But now he's added another role -- team owner.
The former Lakers center has acquired a minority stake in the Sacramento Kings under new owner Vivek Ranadive, the team announced Monday. O'Neal will be formally introduced in Sacramento at a news conference on Tuesday.
"I wanted to find somebody to add to the ownership group who truly represented 21st century basketball, who represented my vision of NBA 3.0, which is having an understanding of technology, wanting to build a global brand and being global in their thinking, and really being committed to having an impact in the community," Ranadive told USA Today Sports of O'Neal, who earned his doctorate in education from Barry University in 2012. "The most iconic person on the planet was Dr. O'Neal."
Ranadive said he had O'Neal over to his house, where they hung out with his kids, played some basketball and did a lot of talking.
"We talked about what the forces were that were shaping the 21st century, we talked about technology, we talked about new companies that we were looking at," Ranadive said. "And based on that we came to a conclusion that we could ... put a dent in the universe if Dr. O'Neal became my partner."
Shaq is a key reason the Kings don't have any NBA titles to show for their glory years of the early 2000s, as he and the Lakers knocked them out of the playoffs three straight years en route to a trio of championships of their own.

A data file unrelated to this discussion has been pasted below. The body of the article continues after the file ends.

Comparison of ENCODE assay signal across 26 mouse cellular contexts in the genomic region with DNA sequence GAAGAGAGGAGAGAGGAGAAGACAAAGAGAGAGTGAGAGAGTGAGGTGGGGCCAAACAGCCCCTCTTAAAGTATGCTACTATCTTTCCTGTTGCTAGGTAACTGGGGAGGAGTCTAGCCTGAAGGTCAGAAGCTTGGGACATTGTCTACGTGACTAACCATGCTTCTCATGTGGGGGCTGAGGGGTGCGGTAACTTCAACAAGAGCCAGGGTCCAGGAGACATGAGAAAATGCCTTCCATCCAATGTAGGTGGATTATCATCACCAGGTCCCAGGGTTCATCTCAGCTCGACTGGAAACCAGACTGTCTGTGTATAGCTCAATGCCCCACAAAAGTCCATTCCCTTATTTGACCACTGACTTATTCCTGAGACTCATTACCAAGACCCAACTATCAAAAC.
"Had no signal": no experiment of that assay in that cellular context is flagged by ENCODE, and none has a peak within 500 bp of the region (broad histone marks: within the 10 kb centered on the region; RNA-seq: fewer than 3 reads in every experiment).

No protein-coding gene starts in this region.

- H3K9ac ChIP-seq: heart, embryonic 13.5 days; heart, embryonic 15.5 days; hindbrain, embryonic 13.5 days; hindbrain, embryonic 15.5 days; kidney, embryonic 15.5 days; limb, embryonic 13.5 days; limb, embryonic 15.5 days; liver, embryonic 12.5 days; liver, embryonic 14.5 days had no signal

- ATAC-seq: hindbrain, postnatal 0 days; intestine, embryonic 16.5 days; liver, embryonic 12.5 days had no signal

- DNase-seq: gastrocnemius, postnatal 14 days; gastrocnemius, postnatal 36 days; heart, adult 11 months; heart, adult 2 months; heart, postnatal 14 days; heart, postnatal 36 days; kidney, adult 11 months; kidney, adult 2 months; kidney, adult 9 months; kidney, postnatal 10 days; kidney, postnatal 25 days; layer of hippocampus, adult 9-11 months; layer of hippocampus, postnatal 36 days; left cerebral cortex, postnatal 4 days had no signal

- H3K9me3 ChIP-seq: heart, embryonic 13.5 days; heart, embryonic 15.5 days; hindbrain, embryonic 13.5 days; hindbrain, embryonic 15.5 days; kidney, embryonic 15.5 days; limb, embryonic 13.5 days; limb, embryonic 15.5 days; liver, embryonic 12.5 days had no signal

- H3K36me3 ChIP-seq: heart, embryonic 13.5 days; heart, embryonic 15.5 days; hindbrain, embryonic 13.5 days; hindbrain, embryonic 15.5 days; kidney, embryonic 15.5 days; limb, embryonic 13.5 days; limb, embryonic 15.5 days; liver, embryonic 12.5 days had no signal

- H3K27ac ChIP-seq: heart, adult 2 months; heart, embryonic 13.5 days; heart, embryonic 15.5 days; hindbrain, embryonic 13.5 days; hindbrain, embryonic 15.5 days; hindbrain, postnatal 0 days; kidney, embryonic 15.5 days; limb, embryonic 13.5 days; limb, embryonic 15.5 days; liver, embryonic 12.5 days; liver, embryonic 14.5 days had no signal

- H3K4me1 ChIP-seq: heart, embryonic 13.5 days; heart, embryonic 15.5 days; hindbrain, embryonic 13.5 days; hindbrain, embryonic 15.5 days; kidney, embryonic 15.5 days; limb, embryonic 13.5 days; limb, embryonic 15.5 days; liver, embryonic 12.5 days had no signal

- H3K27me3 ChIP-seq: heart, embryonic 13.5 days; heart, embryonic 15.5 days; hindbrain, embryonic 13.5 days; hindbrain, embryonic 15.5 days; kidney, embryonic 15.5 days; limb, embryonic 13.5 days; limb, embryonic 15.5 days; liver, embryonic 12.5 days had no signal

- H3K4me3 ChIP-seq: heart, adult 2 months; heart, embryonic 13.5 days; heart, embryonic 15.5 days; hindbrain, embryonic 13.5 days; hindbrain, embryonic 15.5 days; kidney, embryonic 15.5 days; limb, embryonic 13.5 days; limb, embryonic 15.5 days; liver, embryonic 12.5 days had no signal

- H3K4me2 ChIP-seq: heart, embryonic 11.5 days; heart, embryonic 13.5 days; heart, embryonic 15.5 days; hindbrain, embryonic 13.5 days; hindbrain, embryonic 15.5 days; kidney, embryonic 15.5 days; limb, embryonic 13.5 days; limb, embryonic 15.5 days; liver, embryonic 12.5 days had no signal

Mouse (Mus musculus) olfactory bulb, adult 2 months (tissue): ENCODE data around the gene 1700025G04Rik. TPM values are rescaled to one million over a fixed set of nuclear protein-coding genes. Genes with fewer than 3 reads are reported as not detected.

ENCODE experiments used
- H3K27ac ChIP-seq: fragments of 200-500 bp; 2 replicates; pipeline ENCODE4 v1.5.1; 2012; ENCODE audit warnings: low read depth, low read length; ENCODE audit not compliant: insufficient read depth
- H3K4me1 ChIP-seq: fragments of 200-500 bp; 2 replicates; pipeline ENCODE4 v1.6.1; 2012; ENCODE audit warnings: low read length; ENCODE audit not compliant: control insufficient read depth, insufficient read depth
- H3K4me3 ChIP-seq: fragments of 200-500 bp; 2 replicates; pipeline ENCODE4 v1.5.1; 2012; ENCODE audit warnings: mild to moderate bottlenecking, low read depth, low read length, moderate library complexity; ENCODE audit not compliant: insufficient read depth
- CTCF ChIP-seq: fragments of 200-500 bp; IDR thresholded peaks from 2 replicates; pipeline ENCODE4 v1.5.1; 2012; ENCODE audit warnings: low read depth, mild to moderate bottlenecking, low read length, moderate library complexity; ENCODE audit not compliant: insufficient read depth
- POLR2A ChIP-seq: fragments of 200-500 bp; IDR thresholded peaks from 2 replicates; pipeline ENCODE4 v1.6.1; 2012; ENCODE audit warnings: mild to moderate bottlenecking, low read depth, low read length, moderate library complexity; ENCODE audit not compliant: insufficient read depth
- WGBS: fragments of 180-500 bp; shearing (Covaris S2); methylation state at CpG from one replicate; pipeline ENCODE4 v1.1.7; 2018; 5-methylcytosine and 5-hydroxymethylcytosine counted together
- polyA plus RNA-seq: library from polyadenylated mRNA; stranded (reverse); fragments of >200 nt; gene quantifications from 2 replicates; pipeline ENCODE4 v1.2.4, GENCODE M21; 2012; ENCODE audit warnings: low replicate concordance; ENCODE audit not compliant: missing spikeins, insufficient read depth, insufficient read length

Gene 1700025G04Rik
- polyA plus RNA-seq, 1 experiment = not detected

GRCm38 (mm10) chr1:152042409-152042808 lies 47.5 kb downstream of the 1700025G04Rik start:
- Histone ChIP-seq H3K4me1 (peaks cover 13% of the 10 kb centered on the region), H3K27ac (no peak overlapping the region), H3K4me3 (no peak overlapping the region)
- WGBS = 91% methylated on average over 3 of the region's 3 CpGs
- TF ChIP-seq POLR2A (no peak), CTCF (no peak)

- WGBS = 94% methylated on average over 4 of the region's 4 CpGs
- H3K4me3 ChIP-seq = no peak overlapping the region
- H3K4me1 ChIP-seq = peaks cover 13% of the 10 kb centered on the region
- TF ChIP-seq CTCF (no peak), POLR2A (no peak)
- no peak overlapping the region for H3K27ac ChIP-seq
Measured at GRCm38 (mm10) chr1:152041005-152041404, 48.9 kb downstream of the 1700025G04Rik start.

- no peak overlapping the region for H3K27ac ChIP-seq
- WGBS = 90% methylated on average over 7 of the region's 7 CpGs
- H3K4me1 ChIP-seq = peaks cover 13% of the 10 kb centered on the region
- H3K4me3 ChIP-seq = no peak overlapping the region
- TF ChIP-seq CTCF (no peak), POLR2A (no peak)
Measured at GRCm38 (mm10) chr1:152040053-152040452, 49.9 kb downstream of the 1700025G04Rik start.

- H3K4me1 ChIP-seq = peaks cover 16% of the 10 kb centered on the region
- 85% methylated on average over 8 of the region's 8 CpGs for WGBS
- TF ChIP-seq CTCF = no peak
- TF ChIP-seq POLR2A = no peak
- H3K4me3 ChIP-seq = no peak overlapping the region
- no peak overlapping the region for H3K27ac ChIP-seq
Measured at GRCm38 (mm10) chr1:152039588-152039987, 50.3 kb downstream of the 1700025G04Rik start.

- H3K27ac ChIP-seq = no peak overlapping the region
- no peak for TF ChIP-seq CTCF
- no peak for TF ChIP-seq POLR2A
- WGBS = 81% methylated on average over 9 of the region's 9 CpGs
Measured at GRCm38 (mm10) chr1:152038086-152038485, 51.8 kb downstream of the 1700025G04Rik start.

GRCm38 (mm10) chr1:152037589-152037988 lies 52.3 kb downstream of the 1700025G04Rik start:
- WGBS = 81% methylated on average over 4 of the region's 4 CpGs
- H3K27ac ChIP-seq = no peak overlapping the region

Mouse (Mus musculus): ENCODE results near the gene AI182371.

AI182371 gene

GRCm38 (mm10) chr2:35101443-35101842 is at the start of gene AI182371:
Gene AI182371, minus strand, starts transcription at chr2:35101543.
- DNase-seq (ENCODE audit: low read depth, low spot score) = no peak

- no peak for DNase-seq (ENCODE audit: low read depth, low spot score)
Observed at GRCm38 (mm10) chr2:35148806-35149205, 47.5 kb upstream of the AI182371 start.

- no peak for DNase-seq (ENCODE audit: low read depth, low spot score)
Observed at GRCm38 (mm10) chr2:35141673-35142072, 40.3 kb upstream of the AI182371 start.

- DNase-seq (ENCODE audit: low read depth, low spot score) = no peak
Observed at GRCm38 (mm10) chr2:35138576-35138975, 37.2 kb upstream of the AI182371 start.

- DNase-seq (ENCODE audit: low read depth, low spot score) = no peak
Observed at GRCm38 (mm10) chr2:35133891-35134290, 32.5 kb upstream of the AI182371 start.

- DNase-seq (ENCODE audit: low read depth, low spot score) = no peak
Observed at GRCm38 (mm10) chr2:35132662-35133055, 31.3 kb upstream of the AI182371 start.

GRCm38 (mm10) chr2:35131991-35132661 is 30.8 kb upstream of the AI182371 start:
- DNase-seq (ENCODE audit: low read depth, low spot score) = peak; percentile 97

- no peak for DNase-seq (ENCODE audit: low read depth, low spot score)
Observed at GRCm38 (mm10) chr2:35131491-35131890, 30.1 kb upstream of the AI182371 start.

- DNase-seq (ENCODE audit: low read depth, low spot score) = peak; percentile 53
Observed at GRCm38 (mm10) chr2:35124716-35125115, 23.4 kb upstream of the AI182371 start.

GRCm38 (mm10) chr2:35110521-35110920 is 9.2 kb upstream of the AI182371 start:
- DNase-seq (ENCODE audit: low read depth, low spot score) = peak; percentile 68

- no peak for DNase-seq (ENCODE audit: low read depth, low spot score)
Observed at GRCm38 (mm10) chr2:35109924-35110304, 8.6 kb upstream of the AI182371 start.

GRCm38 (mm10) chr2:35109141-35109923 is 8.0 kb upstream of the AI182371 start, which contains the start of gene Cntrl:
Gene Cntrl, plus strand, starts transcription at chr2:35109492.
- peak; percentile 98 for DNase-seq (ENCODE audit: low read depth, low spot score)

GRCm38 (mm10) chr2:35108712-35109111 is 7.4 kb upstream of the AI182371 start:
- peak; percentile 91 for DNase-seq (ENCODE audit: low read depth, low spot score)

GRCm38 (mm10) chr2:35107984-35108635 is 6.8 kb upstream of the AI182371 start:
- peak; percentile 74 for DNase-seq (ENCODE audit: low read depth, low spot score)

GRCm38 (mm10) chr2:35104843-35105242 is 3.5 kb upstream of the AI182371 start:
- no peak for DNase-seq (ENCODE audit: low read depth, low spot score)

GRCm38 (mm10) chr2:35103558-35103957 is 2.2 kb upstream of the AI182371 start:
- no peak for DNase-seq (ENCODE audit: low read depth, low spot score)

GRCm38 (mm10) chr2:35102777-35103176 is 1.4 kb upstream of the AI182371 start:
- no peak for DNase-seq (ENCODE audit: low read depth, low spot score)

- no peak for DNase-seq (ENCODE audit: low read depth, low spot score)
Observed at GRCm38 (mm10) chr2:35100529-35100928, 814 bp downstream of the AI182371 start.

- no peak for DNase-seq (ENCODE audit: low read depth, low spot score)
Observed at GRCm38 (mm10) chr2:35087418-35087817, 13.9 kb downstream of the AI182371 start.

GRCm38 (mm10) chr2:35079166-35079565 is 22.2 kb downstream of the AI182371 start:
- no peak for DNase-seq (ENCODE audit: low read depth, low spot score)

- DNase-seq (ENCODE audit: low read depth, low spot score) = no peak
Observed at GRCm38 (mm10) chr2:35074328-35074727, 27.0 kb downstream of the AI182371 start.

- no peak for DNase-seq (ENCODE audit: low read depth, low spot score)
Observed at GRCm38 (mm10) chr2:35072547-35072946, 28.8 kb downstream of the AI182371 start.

During that period, O'Neal famously referred to his new team as the "Sacramento Queens." Even now, he offers no apologies for such comments.
"Fans need to understand that those comments that I made and all that stuff, it was for them," he said. "I've always been an expert at marketing, so a Laker vs. Sacramento Kings, I wanted it to be the most watched game ever."
The Kings have missed the playoffs for seven straight years. They won just 28 games last season and were on the verge of being relocated to Anaheim or Seattle before Ranadive's group purchased the team from the Maloof family this year.
"Worst is at the bottom, which means you can't get no worser," O'Neal said. "There's no such thing as worser, which means we can only get better. And we will get better. Once that new arena comes, once that new downtown is up, once we have a conversation with the players and get everybody to step up, they'll be knocking on the door.
"Hopefully Vivek, with [fellow owner Mark Mastrov] and myself and the team and organization can get it back to where it used to be," O'Neal said. "I'm telling you these new plans, oh my. You're going to be like, 'Sacramento is doing what?' That's what we want people to say."
Shaq also hopes the team and its yet-to-be-built $488-million arena will make people say something else -- woo-wee!
"I've seen the plans," O'Neal said. "I don't know if they've talked to you about the plans, but woo-wee. That's all I can say: woo-wee. Oh, you know what? That's our new slogan: 'Sacramento: woo-wee.'"